Workplace Engagement - Part 1 of 2

What do your pastimes and pet peeves reveal about your motivations?

March 2019

What do your pastimes and pet peeves reveal about your motivations? Did you GET to go to work today? Or did you HAVE to go to work today? It’s a subtle distinction that makes a huge impact.

Gallup research has found that up to 87% of employees worldwide are not engaged at work. They “HAD” to go to work. They would prefer to stay home or do something else entirely. And there’s a big business case for fostering engaged workplaces – places where people feel that they GET to go - companies with highly engaged workforces outperform their peers by 147% in earnings per share.

Engagement starts with a psychological commitment and positive regard for how you can provide and exchange value. Engagement is the seed that must be nurtured to grow great company culture. And it starts with you. We can own an important element of engagement by making simple choices every day that contribute to positive outcomes.

Positive energy is a powerful thing. It attracts opportunity like a magnet and it makes you feel alive. Its also a sign that you’re on the right path - that you are tapping into your natural sources of talent and potential.

Hand cutting tomato

Think of a time when you felt productive, successful, and of value. Think of a time when you felt positive and confident. It doesn’t have to be grand – it could be a simple activity where you just felt like you were running on all cylinders.

Maybe it was a task around the house, an interaction at work or school, or working towards a fitness goal. Maybe it’s a small moment in your day, a part of your routine. An example in my life is cooking dinner. Simple, right? While it may not seem like much, it’s really quite impressive with a bit more context.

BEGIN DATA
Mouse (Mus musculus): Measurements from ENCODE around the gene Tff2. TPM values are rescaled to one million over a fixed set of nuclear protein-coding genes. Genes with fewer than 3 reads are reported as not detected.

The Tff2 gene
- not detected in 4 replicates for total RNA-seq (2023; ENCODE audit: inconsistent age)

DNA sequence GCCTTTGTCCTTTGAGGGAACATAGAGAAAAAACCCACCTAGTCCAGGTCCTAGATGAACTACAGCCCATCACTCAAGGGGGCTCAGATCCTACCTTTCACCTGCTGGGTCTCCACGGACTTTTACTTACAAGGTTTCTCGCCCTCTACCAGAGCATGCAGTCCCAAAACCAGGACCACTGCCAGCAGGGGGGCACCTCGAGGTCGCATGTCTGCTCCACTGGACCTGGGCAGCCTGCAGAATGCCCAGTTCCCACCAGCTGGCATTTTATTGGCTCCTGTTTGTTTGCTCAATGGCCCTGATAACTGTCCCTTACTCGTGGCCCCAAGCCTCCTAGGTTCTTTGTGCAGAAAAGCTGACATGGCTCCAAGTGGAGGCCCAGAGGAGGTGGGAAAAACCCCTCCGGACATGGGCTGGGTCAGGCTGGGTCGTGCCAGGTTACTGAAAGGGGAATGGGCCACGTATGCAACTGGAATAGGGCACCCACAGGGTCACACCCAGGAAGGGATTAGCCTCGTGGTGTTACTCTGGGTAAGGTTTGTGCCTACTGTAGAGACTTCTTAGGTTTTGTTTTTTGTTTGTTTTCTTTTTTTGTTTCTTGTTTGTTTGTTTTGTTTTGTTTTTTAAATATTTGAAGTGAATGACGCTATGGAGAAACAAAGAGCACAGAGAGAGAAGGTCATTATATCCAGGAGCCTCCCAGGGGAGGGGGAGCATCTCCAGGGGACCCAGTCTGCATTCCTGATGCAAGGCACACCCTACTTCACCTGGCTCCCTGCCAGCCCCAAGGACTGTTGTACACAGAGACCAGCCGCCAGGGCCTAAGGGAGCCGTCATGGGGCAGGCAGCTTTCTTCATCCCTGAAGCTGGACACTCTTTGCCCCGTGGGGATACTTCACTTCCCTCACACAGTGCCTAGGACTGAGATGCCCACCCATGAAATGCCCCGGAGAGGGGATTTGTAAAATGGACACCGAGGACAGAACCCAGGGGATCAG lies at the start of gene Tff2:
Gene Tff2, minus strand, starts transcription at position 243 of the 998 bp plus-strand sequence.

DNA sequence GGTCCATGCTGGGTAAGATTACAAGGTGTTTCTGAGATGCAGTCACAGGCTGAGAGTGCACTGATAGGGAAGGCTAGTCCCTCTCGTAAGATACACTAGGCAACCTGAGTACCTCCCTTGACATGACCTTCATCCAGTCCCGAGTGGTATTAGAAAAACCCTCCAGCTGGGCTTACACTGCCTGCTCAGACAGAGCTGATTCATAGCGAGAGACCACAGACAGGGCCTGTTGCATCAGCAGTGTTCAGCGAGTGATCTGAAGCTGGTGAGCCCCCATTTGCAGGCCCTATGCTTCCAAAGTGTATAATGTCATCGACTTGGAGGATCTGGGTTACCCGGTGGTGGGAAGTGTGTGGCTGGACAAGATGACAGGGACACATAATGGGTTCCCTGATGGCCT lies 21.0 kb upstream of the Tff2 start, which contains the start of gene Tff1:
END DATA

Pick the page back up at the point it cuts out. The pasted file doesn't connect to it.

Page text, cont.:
First, I am probably the pickiest eater you’ve ever met. I’m working on it - I now, for example, eat salad WITH dressing - and a host of other ‘grown up’ enhancements.

Second, in what my own mom calls a ‘cosmic feat of karmic retribution’, one of my kids inherited the picky gene from me and at the tender age of 8 has claimed vegetarian status – though his definition in practice is light on actual vegetables.

Finally, I’m not a particularly good cook, nor am I creative with healthy ideas, nor do I maintain a Pinterest board or recipe books that will suit the diverse palates at my table - so the struggle is real when it comes to dinner prep.

Luckily, it’s not the act of cooking, or the mastering the flavour fusion, or even the artistic presentation that gives me the deep sense of satisfaction. It’s the challenge of managing and synchronizing the different aspects of dinner into a triumphant culminating moment that I find fulfilling.


Having each component of the meal prepped, plated, and on the table at the right time that brings me joy. That’s the critical factor that keeps me challenged and engaged. Now back to your own example of a time you felt productive, successful, and of value. Think of how good that felt. The quiet satisfaction as you take a deep breath, admire your effort, and appreciate the result.

It’s important to pay close attention to those times as they can be very revealing about your deep motivations and your greatest potential for replicating that feeling of productivity, success, and providing value. Some refer to that feeling as being “in your element” – it’s inspiring, insightful, and down right energizing. It lights you up and you feel like you can conquer anything.

Now imagine you could bottle it. Imagine you had tools to be able to feel that satisfaction on a daily basis. Putting your unique talents to use consistently and intentionally is the key to channelling that power into positive energy. It means feeling better about what you do and how you do it daily. It means less time spent doubting yourself and more time putting your natural talents to use. And when we feel great about what we’re doing, it’s fundamentally easy to get and stay engaged.

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